Can Duterte Change The Philippines From Third World To First World Country During His Term As President?

Can Duterte change the Philippines from a third-world country to a first-world country during his term as president? This burning question dominates discussions among economists, businessmen, and even common people on the street as the electorate decides on its leader during the May 9, 2016, casting of the ballot. It is common knowledge that a whole nation's makeover was accomplished by the late Lee Kuan Yew for Singapore.

According to Rappler, presidential hopeful Rodrigo Duterte, 71, has explained what he can accomplish by easing barriers to foreign investments, allocating billions of pesos for micro, small and medium enterprises (MSMEs), and creating a committee to deal with the Philippines' tax system. During a recent forum on his goals for the country, Duterte revealed how he plans to change the current economic picture.

"I will put a sizeable amount in the trade department to help MSMEs. It could be billions of pesos. But before you release the money, they (entrepreneurs) have to be educated to be sure that the money isn't wasted."
Duterte followers
Duterte followers hold final rally in Manila [Photo by Dondi Tawatao/Getty Images]During his makeover of post-colonial Singapore, Lee Kuan Yew was stymied by a lack of land and the high cost of compensation for coastal land. So he passed a law saying that the government can acquire coastal land by compensating owners without taking into account the seaside premium. Similarly, Duterte faces the challenge of acquiring large tracts of land in coastal areas and moving squatters farther inland to allow for change in the right direction.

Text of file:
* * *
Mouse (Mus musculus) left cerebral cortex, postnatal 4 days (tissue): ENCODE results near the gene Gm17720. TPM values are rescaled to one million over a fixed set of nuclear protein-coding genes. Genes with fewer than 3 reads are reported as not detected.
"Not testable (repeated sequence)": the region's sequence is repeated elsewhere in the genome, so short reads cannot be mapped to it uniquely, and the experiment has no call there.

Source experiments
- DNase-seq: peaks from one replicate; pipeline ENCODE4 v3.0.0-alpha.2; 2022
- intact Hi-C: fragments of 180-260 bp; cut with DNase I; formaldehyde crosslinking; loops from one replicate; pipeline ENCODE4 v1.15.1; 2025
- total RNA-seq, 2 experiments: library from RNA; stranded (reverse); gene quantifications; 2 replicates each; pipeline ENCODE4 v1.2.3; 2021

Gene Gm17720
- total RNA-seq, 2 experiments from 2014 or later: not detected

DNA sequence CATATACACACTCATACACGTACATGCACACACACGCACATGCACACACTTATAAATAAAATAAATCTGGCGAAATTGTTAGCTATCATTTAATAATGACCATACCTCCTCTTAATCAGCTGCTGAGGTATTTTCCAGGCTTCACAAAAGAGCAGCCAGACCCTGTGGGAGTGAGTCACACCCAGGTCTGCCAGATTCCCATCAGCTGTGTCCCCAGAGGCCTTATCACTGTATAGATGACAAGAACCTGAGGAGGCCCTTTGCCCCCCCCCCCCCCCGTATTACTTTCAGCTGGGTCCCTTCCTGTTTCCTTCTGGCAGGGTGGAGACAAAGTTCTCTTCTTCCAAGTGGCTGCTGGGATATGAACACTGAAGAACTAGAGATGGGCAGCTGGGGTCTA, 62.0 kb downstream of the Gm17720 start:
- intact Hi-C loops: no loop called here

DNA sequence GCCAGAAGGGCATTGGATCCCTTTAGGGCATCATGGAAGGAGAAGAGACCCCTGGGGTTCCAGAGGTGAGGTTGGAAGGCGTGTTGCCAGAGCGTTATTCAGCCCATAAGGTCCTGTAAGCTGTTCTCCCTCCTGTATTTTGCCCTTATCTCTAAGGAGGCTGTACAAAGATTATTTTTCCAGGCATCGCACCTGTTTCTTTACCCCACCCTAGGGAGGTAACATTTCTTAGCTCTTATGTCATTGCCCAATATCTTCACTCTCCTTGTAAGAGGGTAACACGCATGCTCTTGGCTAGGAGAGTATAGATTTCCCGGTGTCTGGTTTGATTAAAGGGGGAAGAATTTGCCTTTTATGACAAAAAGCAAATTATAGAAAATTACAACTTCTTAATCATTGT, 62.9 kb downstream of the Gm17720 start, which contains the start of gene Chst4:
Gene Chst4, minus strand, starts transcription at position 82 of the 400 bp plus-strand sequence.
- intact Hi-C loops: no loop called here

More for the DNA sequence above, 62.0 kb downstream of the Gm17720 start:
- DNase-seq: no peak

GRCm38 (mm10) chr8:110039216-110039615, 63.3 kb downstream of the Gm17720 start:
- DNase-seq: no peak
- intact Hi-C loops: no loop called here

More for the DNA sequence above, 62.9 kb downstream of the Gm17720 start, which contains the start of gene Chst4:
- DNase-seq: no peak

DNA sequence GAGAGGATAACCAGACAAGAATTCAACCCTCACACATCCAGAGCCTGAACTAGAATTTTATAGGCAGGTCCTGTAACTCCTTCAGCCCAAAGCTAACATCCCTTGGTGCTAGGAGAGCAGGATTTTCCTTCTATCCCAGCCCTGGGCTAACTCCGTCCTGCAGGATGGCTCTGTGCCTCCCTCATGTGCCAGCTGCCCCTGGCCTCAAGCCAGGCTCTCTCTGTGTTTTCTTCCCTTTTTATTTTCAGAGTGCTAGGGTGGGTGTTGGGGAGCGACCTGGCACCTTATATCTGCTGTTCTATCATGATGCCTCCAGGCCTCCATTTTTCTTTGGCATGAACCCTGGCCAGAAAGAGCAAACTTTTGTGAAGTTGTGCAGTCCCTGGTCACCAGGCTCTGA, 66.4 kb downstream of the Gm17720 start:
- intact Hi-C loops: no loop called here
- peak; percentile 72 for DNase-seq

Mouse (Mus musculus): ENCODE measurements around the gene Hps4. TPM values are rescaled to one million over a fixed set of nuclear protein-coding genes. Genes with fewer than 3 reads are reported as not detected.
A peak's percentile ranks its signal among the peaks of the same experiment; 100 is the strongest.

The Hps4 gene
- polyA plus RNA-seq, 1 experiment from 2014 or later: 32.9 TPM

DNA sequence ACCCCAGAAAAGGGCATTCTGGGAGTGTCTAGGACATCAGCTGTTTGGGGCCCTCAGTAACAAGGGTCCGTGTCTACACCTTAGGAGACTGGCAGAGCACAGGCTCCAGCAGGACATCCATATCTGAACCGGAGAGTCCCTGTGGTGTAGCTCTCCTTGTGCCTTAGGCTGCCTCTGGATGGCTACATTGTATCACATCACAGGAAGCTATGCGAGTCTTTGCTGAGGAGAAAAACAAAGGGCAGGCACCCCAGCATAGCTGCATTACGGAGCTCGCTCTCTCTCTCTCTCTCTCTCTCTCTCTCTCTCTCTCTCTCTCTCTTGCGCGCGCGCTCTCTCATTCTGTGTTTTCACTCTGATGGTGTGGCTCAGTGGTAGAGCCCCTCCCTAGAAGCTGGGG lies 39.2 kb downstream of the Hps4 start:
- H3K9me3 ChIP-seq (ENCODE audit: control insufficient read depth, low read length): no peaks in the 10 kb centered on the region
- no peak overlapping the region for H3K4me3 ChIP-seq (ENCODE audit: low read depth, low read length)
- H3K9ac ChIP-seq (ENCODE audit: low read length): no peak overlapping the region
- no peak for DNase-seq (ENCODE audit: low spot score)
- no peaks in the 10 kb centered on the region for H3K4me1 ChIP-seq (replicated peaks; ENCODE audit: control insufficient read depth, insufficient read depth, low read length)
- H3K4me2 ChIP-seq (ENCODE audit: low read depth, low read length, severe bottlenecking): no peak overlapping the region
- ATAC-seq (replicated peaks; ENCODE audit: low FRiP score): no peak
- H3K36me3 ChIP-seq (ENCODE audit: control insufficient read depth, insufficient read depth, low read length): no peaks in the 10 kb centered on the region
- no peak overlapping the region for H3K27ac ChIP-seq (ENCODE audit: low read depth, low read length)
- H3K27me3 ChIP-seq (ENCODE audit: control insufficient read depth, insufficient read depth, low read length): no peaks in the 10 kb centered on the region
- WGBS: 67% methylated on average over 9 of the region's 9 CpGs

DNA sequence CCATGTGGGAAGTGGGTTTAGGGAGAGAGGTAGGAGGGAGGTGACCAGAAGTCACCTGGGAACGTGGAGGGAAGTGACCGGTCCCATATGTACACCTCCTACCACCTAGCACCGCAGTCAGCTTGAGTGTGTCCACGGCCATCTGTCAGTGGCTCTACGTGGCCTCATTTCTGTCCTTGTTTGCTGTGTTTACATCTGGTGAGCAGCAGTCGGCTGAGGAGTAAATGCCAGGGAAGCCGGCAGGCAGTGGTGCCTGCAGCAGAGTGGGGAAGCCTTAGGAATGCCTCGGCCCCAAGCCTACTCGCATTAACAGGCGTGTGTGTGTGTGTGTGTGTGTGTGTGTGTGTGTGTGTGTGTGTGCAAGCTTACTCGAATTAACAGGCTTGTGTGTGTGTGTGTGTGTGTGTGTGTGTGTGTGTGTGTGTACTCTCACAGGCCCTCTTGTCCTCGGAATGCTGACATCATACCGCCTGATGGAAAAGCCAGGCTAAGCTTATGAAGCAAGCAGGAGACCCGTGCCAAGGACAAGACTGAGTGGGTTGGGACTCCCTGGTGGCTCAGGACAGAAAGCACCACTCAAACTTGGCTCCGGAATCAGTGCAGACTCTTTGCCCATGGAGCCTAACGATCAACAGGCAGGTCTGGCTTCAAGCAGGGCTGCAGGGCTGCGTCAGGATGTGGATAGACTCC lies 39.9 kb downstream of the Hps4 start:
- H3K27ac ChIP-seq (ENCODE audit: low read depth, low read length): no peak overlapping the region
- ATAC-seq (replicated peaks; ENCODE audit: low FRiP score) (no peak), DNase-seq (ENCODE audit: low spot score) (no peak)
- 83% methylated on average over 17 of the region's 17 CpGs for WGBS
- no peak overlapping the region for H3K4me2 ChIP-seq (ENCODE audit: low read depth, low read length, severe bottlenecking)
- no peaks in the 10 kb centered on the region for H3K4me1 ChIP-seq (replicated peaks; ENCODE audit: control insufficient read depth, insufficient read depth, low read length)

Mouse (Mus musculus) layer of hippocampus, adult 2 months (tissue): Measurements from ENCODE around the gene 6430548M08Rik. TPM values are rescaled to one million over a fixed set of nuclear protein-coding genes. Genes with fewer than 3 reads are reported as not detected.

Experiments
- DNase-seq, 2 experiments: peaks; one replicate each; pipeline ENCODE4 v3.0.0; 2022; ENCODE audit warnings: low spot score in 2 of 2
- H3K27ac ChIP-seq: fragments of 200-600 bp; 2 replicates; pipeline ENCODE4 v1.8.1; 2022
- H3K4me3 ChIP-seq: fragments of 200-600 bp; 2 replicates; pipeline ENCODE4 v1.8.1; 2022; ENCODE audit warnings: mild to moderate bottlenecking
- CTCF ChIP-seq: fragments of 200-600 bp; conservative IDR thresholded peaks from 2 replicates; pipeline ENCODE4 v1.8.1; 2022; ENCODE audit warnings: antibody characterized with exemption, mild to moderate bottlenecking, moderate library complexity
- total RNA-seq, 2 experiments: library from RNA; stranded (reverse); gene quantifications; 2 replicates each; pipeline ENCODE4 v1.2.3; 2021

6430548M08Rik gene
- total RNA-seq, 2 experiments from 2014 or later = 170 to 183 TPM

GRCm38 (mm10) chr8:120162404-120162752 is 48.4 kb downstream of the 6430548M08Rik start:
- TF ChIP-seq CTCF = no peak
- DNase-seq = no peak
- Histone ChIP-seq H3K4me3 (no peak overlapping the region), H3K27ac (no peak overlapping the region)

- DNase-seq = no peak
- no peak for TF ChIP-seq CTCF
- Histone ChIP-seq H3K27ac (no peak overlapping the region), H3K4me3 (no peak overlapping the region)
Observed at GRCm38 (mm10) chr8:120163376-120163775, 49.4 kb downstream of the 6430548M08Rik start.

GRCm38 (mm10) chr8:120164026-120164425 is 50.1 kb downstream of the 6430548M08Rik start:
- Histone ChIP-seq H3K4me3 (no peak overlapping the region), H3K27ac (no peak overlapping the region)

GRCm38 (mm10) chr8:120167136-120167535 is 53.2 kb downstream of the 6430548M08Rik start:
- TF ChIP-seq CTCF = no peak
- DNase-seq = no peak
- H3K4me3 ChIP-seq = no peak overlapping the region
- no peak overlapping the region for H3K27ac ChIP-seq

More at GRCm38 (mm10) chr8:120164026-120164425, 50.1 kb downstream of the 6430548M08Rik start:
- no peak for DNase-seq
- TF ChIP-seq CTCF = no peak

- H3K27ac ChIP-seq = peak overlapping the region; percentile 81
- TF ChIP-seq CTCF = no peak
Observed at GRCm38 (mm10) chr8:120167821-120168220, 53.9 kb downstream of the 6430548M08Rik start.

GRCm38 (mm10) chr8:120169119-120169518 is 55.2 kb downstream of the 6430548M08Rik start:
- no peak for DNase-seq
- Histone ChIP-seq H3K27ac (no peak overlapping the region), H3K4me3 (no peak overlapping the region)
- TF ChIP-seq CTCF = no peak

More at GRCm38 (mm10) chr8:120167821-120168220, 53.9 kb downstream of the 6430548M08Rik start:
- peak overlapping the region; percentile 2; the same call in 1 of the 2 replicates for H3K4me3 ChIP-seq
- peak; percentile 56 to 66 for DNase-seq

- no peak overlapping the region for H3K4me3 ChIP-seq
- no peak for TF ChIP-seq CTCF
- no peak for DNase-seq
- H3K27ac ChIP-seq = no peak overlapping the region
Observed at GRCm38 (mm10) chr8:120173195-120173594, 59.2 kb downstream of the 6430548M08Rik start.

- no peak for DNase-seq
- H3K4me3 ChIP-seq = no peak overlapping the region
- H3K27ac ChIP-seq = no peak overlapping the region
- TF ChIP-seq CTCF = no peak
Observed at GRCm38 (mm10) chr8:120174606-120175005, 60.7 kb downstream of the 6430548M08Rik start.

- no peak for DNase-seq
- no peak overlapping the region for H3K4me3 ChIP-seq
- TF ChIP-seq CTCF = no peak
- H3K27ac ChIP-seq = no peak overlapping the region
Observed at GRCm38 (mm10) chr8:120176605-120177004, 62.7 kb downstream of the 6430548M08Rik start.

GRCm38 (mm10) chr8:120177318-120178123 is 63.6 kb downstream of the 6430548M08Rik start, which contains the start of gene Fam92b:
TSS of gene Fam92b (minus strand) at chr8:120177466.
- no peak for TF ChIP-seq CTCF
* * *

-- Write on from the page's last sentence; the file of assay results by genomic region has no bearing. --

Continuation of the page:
A can-do president Duterte would enable coastline change and upgrade inadequate airports to international standards wherever necessary. Good infrastructure planning would allow travelers to get from the airport to the city in a matter of minutes.

Starting with Duterte's showcase city of Davao, he can make the infrastructure right for economic growth by utilizing coastal land for a brand-new airport, a convenient expressway, and expanded port facilities for major shipping. Duterte can authorize land acquisition through a forward-thinking legal system to change current self-limiting conditions.

Singapore pursued a policy of paying for land it acquires based on prevailing value and zoning. In this scenario, the Philippine government can negotiate compensation value with landowners, but the acquisition itself would have to be officially enforced. With his legal background, Duterte can carry out positive change by making sure the land legislation is properly entrenched, so it is not affected by fickle politics.

According to the Business Mirror, Singapore has shown what a country in Southeast Asia can do to emulate, if not surpass, the economic progress achieved by Western countries. Duterte's Philippines can nurture the same positive change by pushing competitiveness indices, business-friendliness, infrastructure development, information technology, economic progress, education standards, and health-care.

According to the Kicker Daily, former north Cotabato governor Manny Piñol recently described Davao City as the microcosm of the Philippines where the sense of discipline, fear, and respect for the majesty of the law can be embraced by Filipinos elsewhere in the country. Piñol envisioned Duterte's change.

"The Philippines could be Asia's next Singapore. Rody Duterte could be the Lee Kuan Yew of our age."
Lee Kuan Yew
Lee Kuan Yew took pre-emptive action to guarantee the fulfillment of his vision [Photo by Chris McGrath/Getty Images]In an analysis by The Greening of the Philippines, the drivers to Singapore's success can be used by Duterte's action group for change. They are low corporate taxes; lax business regulations; living conditions geared to attract foreign investors; security for foreigners and their families; speedy corporate registration; meritocracy giving government workers pay incentives; pragmatism in foreign policy; pursuit of peace and prosperity; equal attention to small projects as to big ones; preference for foreign investments over foreign aid; diverse dialects respected with emphasis on English as the working language; maintenance of clean water resources; affordable housing, education, healthcare and transportation; workers' savings plans; strict honesty in business and government conduct.

The World Bank in 2013 pegged Singapore's GDP per-capita income at $55,182, one of the highest in the world, beating the United States.

Can Duterte change the per-capita income of the Philippines, which in 2015 achieved a modest $3,000?

[Photo by Dondi Tawatao/Getty Images]